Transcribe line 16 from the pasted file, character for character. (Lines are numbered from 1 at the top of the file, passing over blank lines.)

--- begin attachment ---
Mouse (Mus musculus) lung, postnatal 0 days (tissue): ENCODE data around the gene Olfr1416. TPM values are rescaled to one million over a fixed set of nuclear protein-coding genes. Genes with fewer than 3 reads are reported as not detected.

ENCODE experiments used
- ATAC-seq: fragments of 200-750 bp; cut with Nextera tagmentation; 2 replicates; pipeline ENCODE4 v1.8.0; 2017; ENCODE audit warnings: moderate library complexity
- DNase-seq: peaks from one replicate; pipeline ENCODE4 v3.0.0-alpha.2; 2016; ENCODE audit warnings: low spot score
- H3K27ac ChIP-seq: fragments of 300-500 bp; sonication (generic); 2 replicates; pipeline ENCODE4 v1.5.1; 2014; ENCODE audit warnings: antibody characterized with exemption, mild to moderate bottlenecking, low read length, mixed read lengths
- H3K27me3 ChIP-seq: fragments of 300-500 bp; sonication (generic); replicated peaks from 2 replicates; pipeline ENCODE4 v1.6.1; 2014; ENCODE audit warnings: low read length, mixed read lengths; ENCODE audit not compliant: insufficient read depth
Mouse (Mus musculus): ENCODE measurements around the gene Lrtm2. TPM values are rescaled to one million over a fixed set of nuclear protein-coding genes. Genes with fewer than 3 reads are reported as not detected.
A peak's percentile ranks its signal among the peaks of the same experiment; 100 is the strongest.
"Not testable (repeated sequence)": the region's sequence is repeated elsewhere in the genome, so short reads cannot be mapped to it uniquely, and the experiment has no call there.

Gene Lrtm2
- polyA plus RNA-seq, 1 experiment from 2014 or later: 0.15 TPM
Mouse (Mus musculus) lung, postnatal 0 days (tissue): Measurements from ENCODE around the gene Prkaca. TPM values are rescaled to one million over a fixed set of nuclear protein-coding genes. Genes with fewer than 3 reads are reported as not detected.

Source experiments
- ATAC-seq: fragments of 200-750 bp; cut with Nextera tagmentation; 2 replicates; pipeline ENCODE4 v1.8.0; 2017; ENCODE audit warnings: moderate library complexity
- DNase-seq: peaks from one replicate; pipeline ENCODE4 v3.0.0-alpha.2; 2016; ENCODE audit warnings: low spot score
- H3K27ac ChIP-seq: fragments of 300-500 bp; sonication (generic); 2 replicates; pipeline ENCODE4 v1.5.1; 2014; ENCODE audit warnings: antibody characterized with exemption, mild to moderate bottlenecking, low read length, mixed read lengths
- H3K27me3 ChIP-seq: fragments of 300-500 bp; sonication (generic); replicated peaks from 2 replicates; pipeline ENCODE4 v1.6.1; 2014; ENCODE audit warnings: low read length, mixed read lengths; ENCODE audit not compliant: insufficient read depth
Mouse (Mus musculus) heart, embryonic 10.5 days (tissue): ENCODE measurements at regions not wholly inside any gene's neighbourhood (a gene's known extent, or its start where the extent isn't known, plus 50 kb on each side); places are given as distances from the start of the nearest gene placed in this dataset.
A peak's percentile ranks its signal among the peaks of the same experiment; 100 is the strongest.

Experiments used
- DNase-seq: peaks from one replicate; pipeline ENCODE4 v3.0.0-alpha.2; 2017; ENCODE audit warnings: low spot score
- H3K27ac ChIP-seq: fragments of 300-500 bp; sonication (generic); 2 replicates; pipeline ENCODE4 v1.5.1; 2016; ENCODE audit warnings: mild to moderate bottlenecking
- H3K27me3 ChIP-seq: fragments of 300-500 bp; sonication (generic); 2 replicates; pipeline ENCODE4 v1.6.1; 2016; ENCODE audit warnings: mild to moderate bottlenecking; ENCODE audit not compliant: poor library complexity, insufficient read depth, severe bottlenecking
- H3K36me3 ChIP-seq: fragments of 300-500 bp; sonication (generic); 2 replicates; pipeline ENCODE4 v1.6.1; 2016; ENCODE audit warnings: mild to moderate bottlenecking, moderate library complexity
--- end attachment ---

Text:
- H3K27ac ChIP-seq: fragments of 300-500 bp; sonication (generic); 2 replicates; pipeline ENCODE4 v1.5.1; 2014; ENCODE audit warnings: antibody characterized with exemption, mild to moderate bottlenecking, low read length, mixed read lengths